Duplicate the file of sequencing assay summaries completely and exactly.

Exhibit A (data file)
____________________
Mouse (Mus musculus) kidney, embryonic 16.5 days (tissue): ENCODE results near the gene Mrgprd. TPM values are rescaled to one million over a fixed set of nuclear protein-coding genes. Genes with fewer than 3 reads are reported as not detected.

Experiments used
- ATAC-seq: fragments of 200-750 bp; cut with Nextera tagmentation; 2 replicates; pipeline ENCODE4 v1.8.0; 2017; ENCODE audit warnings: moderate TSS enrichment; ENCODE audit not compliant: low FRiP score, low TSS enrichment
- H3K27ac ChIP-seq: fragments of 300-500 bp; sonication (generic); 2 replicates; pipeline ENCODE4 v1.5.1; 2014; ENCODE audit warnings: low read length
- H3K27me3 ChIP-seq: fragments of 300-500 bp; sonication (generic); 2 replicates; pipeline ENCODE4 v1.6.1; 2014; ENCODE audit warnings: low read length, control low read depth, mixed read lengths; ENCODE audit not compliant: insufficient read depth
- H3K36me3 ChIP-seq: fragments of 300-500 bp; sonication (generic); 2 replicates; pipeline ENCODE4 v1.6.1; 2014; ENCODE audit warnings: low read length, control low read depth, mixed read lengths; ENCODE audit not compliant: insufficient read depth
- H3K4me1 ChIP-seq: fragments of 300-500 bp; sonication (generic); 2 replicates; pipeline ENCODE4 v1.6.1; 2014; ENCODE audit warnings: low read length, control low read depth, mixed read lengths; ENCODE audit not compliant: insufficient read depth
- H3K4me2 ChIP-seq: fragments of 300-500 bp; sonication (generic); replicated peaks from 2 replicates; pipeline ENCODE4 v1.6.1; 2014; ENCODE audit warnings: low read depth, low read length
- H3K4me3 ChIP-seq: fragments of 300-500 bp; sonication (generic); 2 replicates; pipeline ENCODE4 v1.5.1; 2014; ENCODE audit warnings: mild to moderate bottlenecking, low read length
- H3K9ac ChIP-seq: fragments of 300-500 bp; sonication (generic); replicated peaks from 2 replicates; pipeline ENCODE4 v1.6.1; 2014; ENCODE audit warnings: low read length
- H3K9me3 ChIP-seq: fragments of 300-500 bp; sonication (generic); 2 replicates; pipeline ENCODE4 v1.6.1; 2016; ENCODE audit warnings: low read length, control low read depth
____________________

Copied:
Mouse (Mus musculus) kidney, embryonic 16.5 days (tissue): ENCODE results near the gene Mrgprd. TPM values are rescaled to one million over a fixed set of nuclear protein-coding genes. Genes with fewer than 3 reads are reported as not detected.

Experiments used
- ATAC-seq: fragments of 200-750 bp; cut with Nextera tagmentation; 2 replicates; pipeline ENCODE4 v1.8.0; 2017; ENCODE audit warnings: moderate TSS enrichment; ENCODE audit not compliant: low FRiP score, low TSS enrichment
- H3K27ac ChIP-seq: fragments of 300-500 bp; sonication (generic); 2 replicates; pipeline ENCODE4 v1.5.1; 2014; ENCODE audit warnings: low read length
- H3K27me3 ChIP-seq: fragments of 300-500 bp; sonication (generic); 2 replicates; pipeline ENCODE4 v1.6.1; 2014; ENCODE audit warnings: low read length, control low read depth, mixed read lengths; ENCODE audit not compliant: insufficient read depth
- H3K36me3 ChIP-seq: fragments of 300-500 bp; sonication (generic); 2 replicates; pipeline ENCODE4 v1.6.1; 2014; ENCODE audit warnings: low read length, control low read depth, mixed read lengths; ENCODE audit not compliant: insufficient read depth
- H3K4me1 ChIP-seq: fragments of 300-500 bp; sonication (generic); 2 replicates; pipeline ENCODE4 v1.6.1; 2014; ENCODE audit warnings: low read length, control low read depth, mixed read lengths; ENCODE audit not compliant: insufficient read depth
- H3K4me2 ChIP-seq: fragments of 300-500 bp; sonication (generic); replicated peaks from 2 replicates; pipeline ENCODE4 v1.6.1; 2014; ENCODE audit warnings: low read depth, low read length
- H3K4me3 ChIP-seq: fragments of 300-500 bp; sonication (generic); 2 replicates; pipeline ENCODE4 v1.5.1; 2014; ENCODE audit warnings: mild to moderate bottlenecking, low read length
- H3K9ac ChIP-seq: fragments of 300-500 bp; sonication (generic); replicated peaks from 2 replicates; pipeline ENCODE4 v1.6.1; 2014; ENCODE audit warnings: low read length
- H3K9me3 ChIP-seq: fragments of 300-500 bp; sonication (generic); 2 replicates; pipeline ENCODE4 v1.6.1; 2016; ENCODE audit warnings: low read length, control low read depth